Come cold, there’s little more satisfying than a pot of stew in the oven. I encourage you to use the oven method if you can. Play cards. Listen to music. Watch “Michael” or “The Quiet Man,” if it’s St. Pat’s One of the interesting things about this stew is it’s made without potatoes though you could add some if you’d like. I prefer other root vegetables and stick with carrots, turnips, parsnips, as well as celery, onions, garlic, and butternut squash. I’ve you’ve no butternut squash, use extra carrots, parsnips, or a combination. Serve this with another couple of cold Guinness stouts or a glass of your favorite Syrah or Côtes du Rhône if you’re not a dark beer person. (You’ll still love the stew; I promise.)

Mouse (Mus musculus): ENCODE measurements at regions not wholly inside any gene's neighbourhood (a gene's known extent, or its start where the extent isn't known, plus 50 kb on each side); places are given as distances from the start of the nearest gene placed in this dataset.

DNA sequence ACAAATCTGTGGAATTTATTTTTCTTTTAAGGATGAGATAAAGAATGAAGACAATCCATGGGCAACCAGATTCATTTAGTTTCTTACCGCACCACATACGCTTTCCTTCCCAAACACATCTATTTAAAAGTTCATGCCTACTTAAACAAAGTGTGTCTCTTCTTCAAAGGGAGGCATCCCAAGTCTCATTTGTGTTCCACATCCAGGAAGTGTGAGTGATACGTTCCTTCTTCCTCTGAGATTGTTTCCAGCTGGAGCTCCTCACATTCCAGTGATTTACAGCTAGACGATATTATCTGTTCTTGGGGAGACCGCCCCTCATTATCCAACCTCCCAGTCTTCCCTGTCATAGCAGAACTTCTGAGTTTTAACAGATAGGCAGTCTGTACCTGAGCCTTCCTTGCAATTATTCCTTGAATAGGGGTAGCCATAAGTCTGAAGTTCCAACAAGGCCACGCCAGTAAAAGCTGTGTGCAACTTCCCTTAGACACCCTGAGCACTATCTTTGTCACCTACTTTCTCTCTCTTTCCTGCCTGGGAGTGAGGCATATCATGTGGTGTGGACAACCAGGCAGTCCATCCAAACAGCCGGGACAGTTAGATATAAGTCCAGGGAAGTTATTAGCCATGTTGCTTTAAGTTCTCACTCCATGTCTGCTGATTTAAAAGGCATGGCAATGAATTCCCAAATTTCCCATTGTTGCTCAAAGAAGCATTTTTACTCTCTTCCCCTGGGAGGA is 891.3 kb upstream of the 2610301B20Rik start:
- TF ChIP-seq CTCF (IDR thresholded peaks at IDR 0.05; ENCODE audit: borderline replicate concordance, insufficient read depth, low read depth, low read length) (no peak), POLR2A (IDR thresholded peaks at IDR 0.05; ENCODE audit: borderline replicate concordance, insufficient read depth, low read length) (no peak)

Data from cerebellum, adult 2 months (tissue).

guinness beef pot pie with cheddar-dill biscuits
a look and cook recipe
Total preparation and cooking time: approximately 2 1/2 – 3 hours.
( Read through before beginning. Scroll down for separate ingredients list and biscuit recipe)
|To the second batch of browning beef, add 2 large chopped onions. When beef is nearly brown, add four cloves chopped garlic. Cook a minute, return first batch of beef to the pot, and stir in 2 tablespoons flour. Cook 2 minutes, stirring.|
|Add 4 ounces quartered button mushrooms along with one each turnip and parsnip , 2 carrots, 2 stalks celery, and 1 cup of butternut squash, all cut into around 1/2 inch pieces.|
|Bring to a boil stirring occasionally. Taste and adjust seasonings. Cover and bake in the oven 1 1/2 – 2 hours or until beef and vegetables are tender and sauce is thickened.|
|Remove from oven and take out the fresh herb sprigs.^ If stew is very, very thick, add a cup water or broth, but no more stout. Biscuits will soak up a lot of the liquid as they bake in the stew.|